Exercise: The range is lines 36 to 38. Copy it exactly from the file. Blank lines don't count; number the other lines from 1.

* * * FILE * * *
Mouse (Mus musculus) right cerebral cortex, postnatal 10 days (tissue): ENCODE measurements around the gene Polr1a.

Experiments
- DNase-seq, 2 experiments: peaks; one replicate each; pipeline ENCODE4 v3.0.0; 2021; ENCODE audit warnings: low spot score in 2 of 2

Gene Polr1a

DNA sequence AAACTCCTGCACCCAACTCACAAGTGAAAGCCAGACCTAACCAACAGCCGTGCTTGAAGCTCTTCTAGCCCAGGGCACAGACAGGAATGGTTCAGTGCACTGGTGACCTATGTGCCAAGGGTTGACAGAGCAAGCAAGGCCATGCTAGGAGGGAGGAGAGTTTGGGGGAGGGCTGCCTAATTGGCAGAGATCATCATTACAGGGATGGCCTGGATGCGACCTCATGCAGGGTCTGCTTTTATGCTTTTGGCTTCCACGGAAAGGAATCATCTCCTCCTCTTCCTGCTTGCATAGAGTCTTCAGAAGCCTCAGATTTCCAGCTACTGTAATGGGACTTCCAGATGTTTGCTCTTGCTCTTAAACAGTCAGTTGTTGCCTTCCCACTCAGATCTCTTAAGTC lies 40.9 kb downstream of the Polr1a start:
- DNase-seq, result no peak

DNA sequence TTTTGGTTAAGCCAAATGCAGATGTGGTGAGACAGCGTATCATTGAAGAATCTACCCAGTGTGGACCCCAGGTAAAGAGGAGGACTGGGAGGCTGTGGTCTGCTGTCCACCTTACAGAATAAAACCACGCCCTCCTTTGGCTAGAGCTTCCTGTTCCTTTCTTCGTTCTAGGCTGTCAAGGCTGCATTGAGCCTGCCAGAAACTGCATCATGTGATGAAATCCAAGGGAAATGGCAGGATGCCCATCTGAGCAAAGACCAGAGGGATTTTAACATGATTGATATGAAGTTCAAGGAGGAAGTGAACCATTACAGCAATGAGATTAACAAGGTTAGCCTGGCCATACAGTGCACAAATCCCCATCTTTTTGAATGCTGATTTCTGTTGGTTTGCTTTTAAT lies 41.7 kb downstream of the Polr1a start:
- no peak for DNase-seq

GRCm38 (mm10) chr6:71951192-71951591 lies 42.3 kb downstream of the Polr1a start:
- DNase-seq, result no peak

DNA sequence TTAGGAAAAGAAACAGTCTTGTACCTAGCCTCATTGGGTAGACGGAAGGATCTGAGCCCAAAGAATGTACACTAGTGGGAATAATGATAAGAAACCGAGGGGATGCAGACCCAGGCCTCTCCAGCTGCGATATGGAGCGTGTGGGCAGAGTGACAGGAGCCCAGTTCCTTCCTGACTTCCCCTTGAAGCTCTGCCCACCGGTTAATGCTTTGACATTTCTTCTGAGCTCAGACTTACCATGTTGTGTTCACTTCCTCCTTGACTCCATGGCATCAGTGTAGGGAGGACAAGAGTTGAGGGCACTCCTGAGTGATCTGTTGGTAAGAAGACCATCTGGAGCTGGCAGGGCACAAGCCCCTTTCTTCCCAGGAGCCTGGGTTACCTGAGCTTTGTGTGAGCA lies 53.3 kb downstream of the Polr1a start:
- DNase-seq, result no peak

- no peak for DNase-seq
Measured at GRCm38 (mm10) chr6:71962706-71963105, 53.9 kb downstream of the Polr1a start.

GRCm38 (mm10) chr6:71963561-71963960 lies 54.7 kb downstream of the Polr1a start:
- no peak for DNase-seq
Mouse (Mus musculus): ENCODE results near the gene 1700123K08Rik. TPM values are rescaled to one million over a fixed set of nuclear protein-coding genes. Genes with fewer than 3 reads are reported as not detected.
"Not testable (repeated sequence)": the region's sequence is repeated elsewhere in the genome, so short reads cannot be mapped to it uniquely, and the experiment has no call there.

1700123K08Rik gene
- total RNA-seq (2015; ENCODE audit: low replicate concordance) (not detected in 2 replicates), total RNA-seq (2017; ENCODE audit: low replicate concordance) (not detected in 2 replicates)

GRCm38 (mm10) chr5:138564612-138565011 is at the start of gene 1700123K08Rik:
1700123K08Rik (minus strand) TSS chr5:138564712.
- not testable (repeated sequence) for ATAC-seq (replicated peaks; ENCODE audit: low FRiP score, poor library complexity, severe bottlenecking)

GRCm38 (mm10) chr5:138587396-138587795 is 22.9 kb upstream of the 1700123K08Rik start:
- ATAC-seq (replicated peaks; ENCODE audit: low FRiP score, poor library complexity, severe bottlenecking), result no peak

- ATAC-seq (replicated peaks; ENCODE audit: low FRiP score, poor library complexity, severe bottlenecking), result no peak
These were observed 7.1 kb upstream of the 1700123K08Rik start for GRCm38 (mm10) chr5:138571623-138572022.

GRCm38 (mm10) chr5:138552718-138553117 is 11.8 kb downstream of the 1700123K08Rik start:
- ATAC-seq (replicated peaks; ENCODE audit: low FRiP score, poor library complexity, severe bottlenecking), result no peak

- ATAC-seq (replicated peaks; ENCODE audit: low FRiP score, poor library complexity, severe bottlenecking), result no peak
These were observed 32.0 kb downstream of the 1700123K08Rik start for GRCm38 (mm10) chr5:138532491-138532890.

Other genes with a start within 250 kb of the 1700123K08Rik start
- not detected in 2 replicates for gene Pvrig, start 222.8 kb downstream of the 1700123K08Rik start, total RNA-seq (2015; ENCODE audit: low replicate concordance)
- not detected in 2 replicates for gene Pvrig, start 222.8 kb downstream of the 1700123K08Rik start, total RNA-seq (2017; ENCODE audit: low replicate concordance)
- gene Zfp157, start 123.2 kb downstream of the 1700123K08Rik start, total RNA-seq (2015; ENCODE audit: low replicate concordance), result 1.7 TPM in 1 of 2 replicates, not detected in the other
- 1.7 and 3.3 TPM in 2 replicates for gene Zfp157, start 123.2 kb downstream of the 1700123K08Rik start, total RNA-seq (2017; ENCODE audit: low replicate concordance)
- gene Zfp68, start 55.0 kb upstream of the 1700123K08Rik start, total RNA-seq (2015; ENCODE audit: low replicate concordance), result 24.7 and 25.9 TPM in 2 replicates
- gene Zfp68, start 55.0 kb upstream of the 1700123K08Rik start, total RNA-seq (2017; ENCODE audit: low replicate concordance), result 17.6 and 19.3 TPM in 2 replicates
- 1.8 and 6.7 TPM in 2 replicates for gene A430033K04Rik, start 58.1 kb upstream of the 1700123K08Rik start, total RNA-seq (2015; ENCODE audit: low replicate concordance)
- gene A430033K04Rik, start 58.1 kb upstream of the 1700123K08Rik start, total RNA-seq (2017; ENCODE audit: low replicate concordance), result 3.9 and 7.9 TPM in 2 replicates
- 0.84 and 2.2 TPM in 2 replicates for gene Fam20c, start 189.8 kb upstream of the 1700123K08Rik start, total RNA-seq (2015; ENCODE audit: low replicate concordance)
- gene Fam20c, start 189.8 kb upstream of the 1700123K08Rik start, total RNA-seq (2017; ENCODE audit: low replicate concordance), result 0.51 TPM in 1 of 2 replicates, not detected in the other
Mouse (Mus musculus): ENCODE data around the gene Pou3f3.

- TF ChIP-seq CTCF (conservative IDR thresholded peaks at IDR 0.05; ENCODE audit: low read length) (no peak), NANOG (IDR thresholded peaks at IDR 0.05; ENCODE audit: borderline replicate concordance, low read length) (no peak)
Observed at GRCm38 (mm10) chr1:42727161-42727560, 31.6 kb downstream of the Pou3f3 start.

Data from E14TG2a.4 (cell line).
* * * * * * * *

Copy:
- 1.7 and 3.3 TPM in 2 replicates for gene Zfp157, start 123.2 kb downstream of the 1700123K08Rik start, total RNA-seq (2017; ENCODE audit: low replicate concordance)
- gene Zfp68, start 55.0 kb upstream of the 1700123K08Rik start, total RNA-seq (2015; ENCODE audit: low replicate concordance), result 24.7 and 25.9 TPM in 2 replicates
- gene Zfp68, start 55.0 kb upstream of the 1700123K08Rik start, total RNA-seq (2017; ENCODE audit: low replicate concordance), result 17.6 and 19.3 TPM in 2 replicates